EXPLORE Sangay National Park with this slideshow, check the location map and get all the facts and information below.
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- Exceptional natural phenomenon (vii);
- Outstanding natural beauty (vii);
- Geological features (viii);
- Ecological processes (ix);
- Natural habitat for biodiversity (x);
- Significant number of rare, endemic and/or endangered species (x)
Location and Values: Sangay National Park lies close to the equator along the eastern flank of the Andes mountains in Ecuador. It is one of the few places in the world that satisfies all four of the world heritage natural criteria. Its outstanding natural beauty and aesthetic qualities are complemented with exceptional geological, ecological and biodiversity attributes. The park spans a very wide range of altitude from the Andes’ highest snow-capped volcanic peaks (Mount Altar, 5,319m) down the eastern flanks of the Andes to the Amazonian rainforest at 900m. It encompasses two active volcanoes and an exceptional diversity of habitats including glaciers and snowfields, ash and scree slopes, extensive areas of wetlands, lakes, high-altitude paramo grass and moorlands, cloud forest and tropical montane rainforest. These habitats support at least 3,000 species of flowering plant, 107 mammals and 430 birds, including many rare, endemic and/or endangered species such as the mountain tapir, spectacled bear, Andean condor and Andean cock-of-the-rock.
Conservation Status and Prospects. According to IUCN’s Conservation Outlook Assessment (2017) the conservation status of the Sangay National Park is ‘good, with some concerns’. The IUCN report notes that current threats from small-scale agriculture, grazing, hunting and plant extraction are relatively minor, while the impacts of road construction and hydroelectric dams in the vicinity of the park are more significant. Climate change is becoming an increasingly significant threat with particular consequences for the melting of the park’s glaciers and maintenance of its high altitude paramo grassland ecosystem.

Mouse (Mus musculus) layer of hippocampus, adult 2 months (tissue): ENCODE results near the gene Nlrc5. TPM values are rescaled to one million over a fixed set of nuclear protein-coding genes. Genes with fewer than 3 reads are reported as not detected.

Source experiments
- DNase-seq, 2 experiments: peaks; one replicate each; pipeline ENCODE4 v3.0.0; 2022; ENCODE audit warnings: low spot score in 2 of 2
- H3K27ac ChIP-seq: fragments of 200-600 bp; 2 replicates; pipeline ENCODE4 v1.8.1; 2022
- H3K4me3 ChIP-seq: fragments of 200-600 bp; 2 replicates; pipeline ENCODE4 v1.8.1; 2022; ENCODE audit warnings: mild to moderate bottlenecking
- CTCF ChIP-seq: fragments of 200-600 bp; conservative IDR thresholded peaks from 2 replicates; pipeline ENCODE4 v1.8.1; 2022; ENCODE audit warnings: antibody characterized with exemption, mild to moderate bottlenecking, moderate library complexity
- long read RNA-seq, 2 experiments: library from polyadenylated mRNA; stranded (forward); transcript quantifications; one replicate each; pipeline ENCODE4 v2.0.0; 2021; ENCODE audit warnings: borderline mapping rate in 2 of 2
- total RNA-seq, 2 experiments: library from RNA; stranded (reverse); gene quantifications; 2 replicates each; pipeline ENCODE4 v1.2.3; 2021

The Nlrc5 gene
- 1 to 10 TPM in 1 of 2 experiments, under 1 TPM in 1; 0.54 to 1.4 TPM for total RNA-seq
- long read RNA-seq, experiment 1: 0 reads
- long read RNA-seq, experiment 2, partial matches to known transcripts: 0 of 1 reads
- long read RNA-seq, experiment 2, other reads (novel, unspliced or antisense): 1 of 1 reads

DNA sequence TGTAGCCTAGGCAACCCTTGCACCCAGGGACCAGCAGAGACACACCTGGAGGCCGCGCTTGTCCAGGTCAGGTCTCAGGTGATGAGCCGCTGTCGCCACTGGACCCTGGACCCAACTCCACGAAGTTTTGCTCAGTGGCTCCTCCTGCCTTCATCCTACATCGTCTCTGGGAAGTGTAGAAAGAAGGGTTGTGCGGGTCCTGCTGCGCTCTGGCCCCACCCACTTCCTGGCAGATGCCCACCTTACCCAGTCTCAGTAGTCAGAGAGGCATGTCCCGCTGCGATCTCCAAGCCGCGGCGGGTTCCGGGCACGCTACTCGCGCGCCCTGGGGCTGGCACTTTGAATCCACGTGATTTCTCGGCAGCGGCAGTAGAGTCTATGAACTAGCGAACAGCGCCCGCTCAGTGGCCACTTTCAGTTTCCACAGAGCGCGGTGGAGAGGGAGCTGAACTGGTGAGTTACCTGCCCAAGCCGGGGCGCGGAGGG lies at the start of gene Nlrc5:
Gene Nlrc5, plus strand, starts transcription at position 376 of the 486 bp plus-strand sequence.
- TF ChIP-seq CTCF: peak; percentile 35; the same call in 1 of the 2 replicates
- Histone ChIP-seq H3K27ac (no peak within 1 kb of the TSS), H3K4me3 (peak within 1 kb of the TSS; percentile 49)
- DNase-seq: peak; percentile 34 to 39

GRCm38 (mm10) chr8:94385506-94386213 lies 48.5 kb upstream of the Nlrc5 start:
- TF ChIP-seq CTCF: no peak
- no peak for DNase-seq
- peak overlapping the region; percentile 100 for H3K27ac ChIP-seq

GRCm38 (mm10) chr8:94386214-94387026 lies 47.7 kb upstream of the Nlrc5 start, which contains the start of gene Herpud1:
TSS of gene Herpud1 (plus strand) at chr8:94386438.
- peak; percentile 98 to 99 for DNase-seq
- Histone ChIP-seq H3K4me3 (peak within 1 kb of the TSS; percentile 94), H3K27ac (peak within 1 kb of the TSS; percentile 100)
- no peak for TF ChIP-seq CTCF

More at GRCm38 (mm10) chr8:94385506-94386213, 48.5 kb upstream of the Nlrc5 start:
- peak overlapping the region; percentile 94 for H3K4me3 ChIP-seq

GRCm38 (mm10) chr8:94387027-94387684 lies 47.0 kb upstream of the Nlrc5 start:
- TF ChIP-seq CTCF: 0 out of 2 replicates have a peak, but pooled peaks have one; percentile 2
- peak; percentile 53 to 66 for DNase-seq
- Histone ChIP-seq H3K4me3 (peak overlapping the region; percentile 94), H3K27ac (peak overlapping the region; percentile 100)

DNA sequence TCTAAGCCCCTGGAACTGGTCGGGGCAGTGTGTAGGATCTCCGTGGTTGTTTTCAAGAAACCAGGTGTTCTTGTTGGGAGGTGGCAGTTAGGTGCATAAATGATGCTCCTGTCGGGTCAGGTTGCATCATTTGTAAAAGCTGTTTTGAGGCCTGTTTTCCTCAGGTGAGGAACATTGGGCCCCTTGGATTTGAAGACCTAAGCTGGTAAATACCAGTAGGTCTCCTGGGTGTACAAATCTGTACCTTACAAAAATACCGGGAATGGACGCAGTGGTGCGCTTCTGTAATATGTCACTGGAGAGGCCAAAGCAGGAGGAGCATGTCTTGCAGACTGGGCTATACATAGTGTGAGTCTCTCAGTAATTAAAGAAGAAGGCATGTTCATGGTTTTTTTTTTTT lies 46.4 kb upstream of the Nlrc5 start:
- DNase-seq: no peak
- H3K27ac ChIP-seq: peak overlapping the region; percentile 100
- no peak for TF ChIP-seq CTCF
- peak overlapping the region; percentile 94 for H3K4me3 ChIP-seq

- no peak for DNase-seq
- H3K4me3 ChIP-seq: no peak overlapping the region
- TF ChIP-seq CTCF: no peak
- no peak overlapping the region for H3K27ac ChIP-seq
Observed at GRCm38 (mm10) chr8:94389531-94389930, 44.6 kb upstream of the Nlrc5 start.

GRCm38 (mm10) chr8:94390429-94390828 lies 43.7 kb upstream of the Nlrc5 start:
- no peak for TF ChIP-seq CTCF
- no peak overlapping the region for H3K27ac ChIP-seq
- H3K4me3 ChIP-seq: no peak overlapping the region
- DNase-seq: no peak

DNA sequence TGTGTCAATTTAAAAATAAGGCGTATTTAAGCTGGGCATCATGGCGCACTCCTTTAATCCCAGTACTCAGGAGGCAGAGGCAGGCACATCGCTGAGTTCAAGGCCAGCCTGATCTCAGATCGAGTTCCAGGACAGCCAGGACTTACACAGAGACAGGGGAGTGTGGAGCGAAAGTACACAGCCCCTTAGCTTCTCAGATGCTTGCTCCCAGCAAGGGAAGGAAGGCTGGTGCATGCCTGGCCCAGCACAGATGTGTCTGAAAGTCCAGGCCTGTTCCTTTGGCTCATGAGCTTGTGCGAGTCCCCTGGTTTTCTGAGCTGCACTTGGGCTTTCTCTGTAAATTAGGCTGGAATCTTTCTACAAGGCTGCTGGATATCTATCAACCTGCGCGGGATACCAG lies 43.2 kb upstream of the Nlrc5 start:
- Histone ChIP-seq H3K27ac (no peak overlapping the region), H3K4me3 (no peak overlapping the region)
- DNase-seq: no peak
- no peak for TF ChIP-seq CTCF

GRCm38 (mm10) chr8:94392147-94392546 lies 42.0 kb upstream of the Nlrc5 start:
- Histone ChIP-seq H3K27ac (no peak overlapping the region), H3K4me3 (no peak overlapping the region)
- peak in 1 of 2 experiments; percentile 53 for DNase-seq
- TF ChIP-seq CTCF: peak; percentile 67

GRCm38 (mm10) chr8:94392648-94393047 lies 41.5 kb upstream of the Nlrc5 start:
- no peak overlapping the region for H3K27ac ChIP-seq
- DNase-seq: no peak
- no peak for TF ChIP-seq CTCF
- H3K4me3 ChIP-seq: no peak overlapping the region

The slideshow ‘tells the story’ of Sangay National Park, showing its landscapes and habitats, plants and animals, and illustrating some of the threats and conservation needs. Many of the photos were taken by Ecuadorean guide Jorge Lara over a period of 20 years, during the course of many mountaineering expeditions into different parts of the park. This includes a rare ascent over the ash fields of Sangay itself, one of the world’s most consistently active volcanoes, where a mountain tapir was photographed, alongside other plants and animals. Jorge’s portfolio of photos includes many spectacular far-reaching views of the high Andean peaks, while other images by Peter Howard (from a visit in January 2019) provide an impression of more typical weather conditions and visibility in these wet equatorial mountains. Peter’s photos illustrate the paramo landscapes around the Atillo lakes, and some features of the cloud forest along the main Riobamba-Macas road which cuts through the park. The slideshow ends with photos of a two-day trek to the Altar volcano crater lake, with its surrounding peaks emerging intermittently from the swirling clouds, while moss-draped branches and ankle-deep mud testify to the typical environmental conditions that prevail here, even during the ‘dry’ season!